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When I was a little girl, my mother had a book on 18th century costume in the Williamburg collection. I vividly remember spending hours looking through this small book, and even tried to draw elegant looking ladies in wide pannier hoops, low décolleté and enormous wigs with pearls and fanciful birds perched atop. But then I forgot about the 18th century, and rediscovered it, only to be overwhelmed by the amount of information out there, and I assumed it would be many years before I was ready or able to tackle such a project.

But then one day, I found some black and white striped cotton at Wal Mart (after the lead from my costuming friend, Jenni), and decided that now was the time to embark on this project. Soon after I was able to purchase a large box of basket-weaving reeds--including some half-round and flat reeds that were the perfect width for boning 18th century stays. At this point, I firmly felt that my next big project for myself should be 18th century--after all, I already had the gown fabric!! Plus, as luck would have it, several of my online costuming friends were also at varying stages of completion or planning in their 18th century gown project. So I decided to jump on the bandwagon and join in the fun! Because the fabric was a striking black and white combination, immediately the film Sleepy Hollow sprang to mind. Though I've never seen this movie, I had seen plenty of posters with the black and white gown Christina Ricci wears. The plan for my gown is rather different, but still, the jumping-off point and overall 'feel' for mine has distinct beginnings in this film gown. I pinpointed the decade I wanted this gown to be drawn from, and loved the latter half of the 1780s. I have done some research into portraits and illustrations from the mid-to-late 1780s, and have several points of inspiration from there as well.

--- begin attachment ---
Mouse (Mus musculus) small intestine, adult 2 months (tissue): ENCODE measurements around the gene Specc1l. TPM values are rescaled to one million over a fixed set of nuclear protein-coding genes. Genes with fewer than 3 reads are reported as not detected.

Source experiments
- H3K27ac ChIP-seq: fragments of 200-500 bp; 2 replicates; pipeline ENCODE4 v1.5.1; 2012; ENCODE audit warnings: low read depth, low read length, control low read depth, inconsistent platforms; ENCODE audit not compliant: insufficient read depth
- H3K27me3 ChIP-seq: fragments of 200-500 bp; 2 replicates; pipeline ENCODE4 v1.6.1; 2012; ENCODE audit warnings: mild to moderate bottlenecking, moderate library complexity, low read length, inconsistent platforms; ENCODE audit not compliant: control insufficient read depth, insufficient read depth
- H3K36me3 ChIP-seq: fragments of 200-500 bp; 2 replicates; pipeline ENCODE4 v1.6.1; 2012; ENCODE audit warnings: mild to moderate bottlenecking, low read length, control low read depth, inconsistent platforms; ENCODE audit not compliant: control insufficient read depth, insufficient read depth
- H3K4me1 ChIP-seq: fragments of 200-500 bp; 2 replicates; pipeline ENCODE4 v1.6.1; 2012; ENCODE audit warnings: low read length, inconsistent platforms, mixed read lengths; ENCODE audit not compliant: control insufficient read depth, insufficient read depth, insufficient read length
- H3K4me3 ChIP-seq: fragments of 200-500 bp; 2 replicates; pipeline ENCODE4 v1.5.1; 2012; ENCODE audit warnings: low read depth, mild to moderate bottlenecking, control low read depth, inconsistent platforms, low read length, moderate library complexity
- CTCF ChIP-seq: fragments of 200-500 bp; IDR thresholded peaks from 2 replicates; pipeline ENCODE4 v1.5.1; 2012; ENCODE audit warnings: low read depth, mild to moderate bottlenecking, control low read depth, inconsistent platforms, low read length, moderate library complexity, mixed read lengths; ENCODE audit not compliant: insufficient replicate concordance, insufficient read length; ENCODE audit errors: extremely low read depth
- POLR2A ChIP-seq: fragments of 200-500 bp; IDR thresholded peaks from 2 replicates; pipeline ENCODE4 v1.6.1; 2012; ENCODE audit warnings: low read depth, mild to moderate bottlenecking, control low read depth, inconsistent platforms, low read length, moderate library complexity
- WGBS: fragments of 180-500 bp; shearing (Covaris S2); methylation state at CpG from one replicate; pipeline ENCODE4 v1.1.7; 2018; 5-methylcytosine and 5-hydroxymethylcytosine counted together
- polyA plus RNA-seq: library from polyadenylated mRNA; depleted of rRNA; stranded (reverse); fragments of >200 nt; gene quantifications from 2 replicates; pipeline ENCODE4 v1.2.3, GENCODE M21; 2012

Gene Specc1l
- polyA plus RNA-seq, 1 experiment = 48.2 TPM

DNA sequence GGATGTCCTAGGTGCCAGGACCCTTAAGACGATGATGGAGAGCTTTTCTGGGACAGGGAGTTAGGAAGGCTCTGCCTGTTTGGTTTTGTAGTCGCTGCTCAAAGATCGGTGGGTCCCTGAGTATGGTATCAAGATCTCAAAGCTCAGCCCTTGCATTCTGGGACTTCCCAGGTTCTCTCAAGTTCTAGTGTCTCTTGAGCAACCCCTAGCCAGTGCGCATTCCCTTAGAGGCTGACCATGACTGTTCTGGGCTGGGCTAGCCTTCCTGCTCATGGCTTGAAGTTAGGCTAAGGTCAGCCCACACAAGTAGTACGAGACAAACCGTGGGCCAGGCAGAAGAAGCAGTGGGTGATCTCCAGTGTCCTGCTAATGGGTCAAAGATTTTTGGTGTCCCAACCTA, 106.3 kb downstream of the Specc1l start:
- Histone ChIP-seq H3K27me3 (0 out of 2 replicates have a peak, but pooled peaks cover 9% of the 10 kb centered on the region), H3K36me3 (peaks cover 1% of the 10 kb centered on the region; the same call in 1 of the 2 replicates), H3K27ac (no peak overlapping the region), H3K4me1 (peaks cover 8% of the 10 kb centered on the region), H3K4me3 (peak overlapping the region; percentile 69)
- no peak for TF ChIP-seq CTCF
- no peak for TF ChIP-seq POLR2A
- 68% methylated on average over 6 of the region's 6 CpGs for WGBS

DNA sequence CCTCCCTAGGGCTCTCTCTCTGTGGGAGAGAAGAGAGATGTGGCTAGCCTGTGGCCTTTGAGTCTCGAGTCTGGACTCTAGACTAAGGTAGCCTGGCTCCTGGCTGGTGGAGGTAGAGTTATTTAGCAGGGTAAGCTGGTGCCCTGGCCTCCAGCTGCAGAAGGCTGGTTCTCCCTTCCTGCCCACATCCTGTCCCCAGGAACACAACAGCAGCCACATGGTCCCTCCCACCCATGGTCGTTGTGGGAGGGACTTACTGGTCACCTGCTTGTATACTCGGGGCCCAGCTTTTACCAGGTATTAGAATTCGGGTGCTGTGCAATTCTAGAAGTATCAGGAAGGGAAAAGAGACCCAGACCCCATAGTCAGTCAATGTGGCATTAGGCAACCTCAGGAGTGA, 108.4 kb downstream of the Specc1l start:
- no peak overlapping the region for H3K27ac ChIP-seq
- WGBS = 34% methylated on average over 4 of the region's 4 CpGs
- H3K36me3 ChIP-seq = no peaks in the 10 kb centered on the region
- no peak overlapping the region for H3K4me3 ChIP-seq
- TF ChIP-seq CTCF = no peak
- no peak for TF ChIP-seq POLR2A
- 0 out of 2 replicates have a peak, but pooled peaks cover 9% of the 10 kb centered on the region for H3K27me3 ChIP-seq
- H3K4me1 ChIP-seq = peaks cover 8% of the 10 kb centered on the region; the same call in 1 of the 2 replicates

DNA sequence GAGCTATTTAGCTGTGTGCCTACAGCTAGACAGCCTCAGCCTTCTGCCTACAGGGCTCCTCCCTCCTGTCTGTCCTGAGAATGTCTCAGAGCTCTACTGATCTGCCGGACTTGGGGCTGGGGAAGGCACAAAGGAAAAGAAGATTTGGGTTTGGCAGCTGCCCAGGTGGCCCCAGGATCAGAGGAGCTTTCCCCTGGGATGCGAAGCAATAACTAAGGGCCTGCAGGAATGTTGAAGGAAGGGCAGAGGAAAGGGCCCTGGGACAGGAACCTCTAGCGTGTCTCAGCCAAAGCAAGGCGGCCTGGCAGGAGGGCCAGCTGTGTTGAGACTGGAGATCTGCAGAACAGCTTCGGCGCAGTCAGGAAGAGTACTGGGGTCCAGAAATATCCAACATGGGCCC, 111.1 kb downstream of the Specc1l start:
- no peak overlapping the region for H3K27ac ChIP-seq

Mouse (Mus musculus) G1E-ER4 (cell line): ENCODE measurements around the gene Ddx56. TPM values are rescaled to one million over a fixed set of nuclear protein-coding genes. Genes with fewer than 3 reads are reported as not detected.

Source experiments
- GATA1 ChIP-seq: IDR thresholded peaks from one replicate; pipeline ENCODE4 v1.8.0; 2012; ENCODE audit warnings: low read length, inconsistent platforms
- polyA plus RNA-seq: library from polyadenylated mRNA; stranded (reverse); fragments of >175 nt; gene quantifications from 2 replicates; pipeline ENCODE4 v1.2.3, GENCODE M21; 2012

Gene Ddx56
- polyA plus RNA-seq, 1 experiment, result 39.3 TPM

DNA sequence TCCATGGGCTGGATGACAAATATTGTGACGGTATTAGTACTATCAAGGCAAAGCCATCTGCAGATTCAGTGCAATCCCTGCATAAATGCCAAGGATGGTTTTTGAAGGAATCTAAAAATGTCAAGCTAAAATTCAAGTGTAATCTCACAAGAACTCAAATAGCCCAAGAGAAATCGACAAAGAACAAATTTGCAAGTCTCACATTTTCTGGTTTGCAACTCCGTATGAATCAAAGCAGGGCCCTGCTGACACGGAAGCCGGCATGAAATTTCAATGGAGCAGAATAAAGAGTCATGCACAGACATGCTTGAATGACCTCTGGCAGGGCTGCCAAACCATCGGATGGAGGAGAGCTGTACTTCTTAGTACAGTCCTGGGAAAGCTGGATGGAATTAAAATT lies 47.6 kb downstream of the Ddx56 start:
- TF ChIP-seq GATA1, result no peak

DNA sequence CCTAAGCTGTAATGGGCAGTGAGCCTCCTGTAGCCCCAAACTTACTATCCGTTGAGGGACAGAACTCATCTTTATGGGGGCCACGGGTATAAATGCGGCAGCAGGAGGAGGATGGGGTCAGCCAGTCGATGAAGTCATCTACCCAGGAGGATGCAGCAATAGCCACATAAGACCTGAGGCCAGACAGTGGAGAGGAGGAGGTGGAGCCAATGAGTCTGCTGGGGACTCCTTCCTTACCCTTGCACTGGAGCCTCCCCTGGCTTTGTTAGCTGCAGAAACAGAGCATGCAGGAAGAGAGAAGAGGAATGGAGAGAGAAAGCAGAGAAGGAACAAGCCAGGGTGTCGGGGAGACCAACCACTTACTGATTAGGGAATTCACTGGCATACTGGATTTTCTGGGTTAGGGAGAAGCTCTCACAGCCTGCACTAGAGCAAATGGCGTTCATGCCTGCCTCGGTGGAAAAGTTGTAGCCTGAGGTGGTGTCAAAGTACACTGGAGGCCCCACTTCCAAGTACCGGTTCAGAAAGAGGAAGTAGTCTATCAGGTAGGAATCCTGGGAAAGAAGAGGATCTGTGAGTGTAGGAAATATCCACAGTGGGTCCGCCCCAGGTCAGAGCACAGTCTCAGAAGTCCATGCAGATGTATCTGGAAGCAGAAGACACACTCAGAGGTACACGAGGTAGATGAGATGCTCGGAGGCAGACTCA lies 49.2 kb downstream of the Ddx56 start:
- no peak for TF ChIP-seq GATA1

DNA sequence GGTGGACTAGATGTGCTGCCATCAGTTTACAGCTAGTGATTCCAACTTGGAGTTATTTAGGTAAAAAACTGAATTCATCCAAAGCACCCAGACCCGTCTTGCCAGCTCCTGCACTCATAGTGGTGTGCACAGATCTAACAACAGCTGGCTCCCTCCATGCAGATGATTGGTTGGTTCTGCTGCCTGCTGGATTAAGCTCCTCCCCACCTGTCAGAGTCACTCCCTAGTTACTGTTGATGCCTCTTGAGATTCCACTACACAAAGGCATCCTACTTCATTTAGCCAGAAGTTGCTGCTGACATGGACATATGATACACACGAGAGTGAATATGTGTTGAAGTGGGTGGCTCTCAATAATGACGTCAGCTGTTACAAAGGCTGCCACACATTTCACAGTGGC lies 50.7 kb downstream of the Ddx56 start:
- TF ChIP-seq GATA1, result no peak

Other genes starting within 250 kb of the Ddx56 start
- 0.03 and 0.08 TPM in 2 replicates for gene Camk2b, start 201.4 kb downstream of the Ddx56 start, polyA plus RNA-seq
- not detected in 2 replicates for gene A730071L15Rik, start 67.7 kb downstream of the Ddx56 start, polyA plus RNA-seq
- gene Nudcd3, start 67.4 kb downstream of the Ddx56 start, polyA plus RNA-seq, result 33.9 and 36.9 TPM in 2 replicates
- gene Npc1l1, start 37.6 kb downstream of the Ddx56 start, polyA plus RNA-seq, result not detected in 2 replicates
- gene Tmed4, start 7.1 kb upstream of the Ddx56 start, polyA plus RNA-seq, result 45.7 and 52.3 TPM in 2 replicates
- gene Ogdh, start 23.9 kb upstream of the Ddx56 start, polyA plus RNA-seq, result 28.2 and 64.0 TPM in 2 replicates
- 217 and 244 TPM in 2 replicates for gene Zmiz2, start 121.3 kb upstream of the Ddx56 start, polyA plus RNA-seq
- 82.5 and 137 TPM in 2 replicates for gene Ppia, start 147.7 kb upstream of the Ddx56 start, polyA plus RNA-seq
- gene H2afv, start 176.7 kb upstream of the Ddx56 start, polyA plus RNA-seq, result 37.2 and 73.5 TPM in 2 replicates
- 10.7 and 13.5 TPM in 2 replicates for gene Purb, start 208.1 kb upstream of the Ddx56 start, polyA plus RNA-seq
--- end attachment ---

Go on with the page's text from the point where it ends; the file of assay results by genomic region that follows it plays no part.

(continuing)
(Sleepy Hollow cap courtesy Movie Mannequin; two final images on right courtesy www.marquise.de.)

The design I've come up with uses the 1" wide striped cotton; which may seem a little too wide, but I've got two things going for me with using the wider stripes. Firstly, according to my pictorial and written research, stripes of all widths and colors were popular at that period of time. Secondly, the wider stripes will be in proportion to my size, especially since they are high contrast colors.The cotton will be used for the bodice, sleeves and skirt. The petticoat will be a black cotton sateen (I haven't decided yet whether to leave it plain or do some manner of flounce or decoration along the hem). The bodice and skirt will be trimmed with a 1" wide black ribbon (forming a false 'zone' along the bottom of the former), as well as have a wider ribbon about the waist, forming a sash. The neckline will be filled with a filmy fichu and the cuffs will have a ruffle of the same material. To add a little color, I've decided to add a small cluster of delicate paper flowers at the neckline. They're a rosy pink, and are perfect for this gown (in fact, I bought them at an 18th century fair years ago!). My 'final' design (I'm a woman--I get to change my mind if I want!!):


The end-resulting gown will be worn for a costume party, but I still hope to achieve historical accuracy, as well as a hint of 'fun'. I'm hoping to play up the gothic (in the old sense of the word) aspect of the black and white combination, and will powder my skin to whiten it, do my hair in a 1780s style and powder it, use some dramatic eye makeup (probably black/greys) and wear blood red lipstick. In other words, it's going to look very theatrical, but impressive by candlelight. I would also like to eventually make a straw hat, similar to one show above. But this will most likely be completed after the party.